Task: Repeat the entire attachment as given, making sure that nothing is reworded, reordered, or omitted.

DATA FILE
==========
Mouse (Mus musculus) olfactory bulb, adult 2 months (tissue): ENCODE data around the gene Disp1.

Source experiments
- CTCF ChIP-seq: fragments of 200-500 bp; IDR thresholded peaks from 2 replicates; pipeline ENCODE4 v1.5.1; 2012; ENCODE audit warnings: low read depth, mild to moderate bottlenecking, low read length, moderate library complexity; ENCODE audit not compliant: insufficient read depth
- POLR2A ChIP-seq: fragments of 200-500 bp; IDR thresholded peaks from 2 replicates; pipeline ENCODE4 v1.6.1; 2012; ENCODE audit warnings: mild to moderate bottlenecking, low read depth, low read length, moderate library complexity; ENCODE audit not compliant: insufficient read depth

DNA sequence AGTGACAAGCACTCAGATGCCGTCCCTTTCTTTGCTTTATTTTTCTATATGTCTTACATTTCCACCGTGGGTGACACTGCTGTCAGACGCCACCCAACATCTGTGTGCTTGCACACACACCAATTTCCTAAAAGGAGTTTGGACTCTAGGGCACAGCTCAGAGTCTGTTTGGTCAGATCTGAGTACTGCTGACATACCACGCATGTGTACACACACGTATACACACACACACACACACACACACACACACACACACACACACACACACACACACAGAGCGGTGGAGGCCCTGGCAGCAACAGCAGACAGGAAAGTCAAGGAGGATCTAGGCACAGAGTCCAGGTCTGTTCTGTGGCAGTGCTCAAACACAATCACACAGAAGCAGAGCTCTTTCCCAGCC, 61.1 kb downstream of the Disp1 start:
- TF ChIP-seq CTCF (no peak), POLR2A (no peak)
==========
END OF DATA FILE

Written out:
Mouse (Mus musculus) olfactory bulb, adult 2 months (tissue): ENCODE data around the gene Disp1.

Source experiments
- CTCF ChIP-seq: fragments of 200-500 bp; IDR thresholded peaks from 2 replicates; pipeline ENCODE4 v1.5.1; 2012; ENCODE audit warnings: low read depth, mild to moderate bottlenecking, low read length, moderate library complexity; ENCODE audit not compliant: insufficient read depth
- POLR2A ChIP-seq: fragments of 200-500 bp; IDR thresholded peaks from 2 replicates; pipeline ENCODE4 v1.6.1; 2012; ENCODE audit warnings: mild to moderate bottlenecking, low read depth, low read length, moderate library complexity; ENCODE audit not compliant: insufficient read depth

DNA sequence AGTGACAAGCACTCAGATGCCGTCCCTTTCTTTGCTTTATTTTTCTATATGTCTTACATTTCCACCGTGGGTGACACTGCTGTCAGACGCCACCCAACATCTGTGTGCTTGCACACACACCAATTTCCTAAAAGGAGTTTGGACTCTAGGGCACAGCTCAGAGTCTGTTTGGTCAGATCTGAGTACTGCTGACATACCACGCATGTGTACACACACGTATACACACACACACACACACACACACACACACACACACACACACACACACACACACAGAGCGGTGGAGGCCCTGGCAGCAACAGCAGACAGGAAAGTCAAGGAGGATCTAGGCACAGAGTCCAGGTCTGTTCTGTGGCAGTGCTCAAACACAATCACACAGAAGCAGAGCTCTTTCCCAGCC, 61.1 kb downstream of the Disp1 start:
- TF ChIP-seq CTCF (no peak), POLR2A (no peak)